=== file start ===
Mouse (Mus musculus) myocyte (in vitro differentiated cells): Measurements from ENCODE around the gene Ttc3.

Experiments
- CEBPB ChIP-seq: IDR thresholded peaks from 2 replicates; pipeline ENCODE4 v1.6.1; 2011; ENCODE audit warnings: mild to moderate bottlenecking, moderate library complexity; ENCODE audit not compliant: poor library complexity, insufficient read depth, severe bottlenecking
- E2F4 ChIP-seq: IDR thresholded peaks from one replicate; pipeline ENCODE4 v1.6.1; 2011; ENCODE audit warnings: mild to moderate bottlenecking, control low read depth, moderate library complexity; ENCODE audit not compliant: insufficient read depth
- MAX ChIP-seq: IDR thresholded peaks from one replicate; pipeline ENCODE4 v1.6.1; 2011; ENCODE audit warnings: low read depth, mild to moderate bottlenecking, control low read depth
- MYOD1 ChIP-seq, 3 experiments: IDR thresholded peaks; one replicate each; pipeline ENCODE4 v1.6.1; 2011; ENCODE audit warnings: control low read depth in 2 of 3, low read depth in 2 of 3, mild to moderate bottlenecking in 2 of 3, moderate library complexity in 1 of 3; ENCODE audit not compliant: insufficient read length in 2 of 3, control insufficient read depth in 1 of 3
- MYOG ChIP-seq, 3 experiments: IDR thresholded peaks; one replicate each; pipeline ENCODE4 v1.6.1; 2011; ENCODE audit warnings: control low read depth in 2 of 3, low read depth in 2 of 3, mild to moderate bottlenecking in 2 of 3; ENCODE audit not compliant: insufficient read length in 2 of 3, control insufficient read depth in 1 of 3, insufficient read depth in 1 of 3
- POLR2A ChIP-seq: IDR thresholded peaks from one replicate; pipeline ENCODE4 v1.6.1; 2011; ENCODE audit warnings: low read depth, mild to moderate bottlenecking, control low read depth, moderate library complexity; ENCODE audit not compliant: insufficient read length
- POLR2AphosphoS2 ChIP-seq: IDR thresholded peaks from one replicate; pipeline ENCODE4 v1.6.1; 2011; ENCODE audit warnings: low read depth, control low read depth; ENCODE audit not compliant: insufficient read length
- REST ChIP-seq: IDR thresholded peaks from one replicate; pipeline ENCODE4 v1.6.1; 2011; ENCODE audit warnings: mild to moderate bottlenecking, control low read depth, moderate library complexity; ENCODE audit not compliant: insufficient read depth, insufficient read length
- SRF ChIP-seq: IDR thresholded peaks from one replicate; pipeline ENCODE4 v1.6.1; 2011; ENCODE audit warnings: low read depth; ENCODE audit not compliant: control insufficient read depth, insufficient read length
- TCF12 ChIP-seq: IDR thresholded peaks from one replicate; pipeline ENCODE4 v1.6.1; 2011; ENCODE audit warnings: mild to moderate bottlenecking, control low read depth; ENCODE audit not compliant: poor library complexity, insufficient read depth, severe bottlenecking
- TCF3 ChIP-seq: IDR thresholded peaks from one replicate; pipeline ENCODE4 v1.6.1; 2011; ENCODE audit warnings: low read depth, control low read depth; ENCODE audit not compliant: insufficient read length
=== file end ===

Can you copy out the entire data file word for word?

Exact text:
Mouse (Mus musculus) myocyte (in vitro differentiated cells): Measurements from ENCODE around the gene Ttc3.

Experiments
- CEBPB ChIP-seq: IDR thresholded peaks from 2 replicates; pipeline ENCODE4 v1.6.1; 2011; ENCODE audit warnings: mild to moderate bottlenecking, moderate library complexity; ENCODE audit not compliant: poor library complexity, insufficient read depth, severe bottlenecking
- E2F4 ChIP-seq: IDR thresholded peaks from one replicate; pipeline ENCODE4 v1.6.1; 2011; ENCODE audit warnings: mild to moderate bottlenecking, control low read depth, moderate library complexity; ENCODE audit not compliant: insufficient read depth
- MAX ChIP-seq: IDR thresholded peaks from one replicate; pipeline ENCODE4 v1.6.1; 2011; ENCODE audit warnings: low read depth, mild to moderate bottlenecking, control low read depth
- MYOD1 ChIP-seq, 3 experiments: IDR thresholded peaks; one replicate each; pipeline ENCODE4 v1.6.1; 2011; ENCODE audit warnings: control low read depth in 2 of 3, low read depth in 2 of 3, mild to moderate bottlenecking in 2 of 3, moderate library complexity in 1 of 3; ENCODE audit not compliant: insufficient read length in 2 of 3, control insufficient read depth in 1 of 3
- MYOG ChIP-seq, 3 experiments: IDR thresholded peaks; one replicate each; pipeline ENCODE4 v1.6.1; 2011; ENCODE audit warnings: control low read depth in 2 of 3, low read depth in 2 of 3, mild to moderate bottlenecking in 2 of 3; ENCODE audit not compliant: insufficient read length in 2 of 3, control insufficient read depth in 1 of 3, insufficient read depth in 1 of 3
- POLR2A ChIP-seq: IDR thresholded peaks from one replicate; pipeline ENCODE4 v1.6.1; 2011; ENCODE audit warnings: low read depth, mild to moderate bottlenecking, control low read depth, moderate library complexity; ENCODE audit not compliant: insufficient read length
- POLR2AphosphoS2 ChIP-seq: IDR thresholded peaks from one replicate; pipeline ENCODE4 v1.6.1; 2011; ENCODE audit warnings: low read depth, control low read depth; ENCODE audit not compliant: insufficient read length
- REST ChIP-seq: IDR thresholded peaks from one replicate; pipeline ENCODE4 v1.6.1; 2011; ENCODE audit warnings: mild to moderate bottlenecking, control low read depth, moderate library complexity; ENCODE audit not compliant: insufficient read depth, insufficient read length
- SRF ChIP-seq: IDR thresholded peaks from one replicate; pipeline ENCODE4 v1.6.1; 2011; ENCODE audit warnings: low read depth; ENCODE audit not compliant: control insufficient read depth, insufficient read length
- TCF12 ChIP-seq: IDR thresholded peaks from one replicate; pipeline ENCODE4 v1.6.1; 2011; ENCODE audit warnings: mild to moderate bottlenecking, control low read depth; ENCODE audit not compliant: poor library complexity, insufficient read depth, severe bottlenecking
- TCF3 ChIP-seq: IDR thresholded peaks from one replicate; pipeline ENCODE4 v1.6.1; 2011; ENCODE audit warnings: low read depth, control low read depth; ENCODE audit not compliant: insufficient read length